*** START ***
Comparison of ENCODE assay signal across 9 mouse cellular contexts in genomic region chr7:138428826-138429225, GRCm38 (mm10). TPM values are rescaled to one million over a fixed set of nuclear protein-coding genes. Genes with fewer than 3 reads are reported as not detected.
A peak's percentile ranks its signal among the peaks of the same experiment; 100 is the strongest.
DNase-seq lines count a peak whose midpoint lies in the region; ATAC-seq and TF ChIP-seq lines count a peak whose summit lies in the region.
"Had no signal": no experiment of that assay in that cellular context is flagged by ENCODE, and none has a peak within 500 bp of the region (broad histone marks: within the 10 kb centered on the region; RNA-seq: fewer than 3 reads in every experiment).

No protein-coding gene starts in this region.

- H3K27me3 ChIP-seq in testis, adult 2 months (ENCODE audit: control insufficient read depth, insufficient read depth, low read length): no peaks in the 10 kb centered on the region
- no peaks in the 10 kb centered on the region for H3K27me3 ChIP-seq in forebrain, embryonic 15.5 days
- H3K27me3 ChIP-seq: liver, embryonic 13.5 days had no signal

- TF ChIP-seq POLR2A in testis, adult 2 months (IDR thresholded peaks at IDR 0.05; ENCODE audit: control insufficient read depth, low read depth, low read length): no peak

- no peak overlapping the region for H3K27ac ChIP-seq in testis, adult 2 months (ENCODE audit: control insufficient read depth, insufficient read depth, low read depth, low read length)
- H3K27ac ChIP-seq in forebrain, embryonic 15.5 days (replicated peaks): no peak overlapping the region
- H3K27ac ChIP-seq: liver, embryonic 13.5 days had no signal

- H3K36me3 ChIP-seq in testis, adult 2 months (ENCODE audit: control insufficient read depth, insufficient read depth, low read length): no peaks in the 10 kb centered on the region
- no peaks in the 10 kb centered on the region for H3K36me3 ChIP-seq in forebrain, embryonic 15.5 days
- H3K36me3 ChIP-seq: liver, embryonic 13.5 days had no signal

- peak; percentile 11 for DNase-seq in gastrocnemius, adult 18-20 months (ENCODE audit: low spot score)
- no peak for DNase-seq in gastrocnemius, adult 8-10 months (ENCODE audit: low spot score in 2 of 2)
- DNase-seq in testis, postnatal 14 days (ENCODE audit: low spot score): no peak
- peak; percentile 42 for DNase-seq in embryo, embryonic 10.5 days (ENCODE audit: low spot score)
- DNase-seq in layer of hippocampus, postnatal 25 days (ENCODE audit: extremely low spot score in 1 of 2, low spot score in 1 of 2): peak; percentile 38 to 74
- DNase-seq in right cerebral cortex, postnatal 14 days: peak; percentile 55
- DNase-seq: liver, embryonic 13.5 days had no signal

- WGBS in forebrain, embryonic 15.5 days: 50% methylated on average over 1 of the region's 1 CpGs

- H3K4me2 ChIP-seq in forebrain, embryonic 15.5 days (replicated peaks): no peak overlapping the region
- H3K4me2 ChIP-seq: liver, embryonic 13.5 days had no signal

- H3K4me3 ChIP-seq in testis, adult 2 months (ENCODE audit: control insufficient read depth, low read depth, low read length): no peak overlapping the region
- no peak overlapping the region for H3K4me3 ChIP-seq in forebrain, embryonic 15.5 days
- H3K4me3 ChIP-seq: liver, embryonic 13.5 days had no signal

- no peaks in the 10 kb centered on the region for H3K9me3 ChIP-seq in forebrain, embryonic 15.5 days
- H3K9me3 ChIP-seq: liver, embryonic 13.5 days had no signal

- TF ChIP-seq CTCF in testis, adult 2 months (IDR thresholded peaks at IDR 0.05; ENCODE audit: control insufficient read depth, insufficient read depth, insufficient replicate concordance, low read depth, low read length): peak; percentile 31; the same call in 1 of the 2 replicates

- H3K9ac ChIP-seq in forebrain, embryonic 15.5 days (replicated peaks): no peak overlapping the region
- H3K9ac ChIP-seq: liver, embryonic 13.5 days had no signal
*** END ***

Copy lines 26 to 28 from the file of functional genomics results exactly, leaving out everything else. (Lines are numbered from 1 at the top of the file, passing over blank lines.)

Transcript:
- H3K4me3 ChIP-seq in testis, adult 2 months (ENCODE audit: control insufficient read depth, low read depth, low read length): no peak overlapping the region
- no peak overlapping the region for H3K4me3 ChIP-seq in forebrain, embryonic 15.5 days
- H3K4me3 ChIP-seq: liver, embryonic 13.5 days had no signal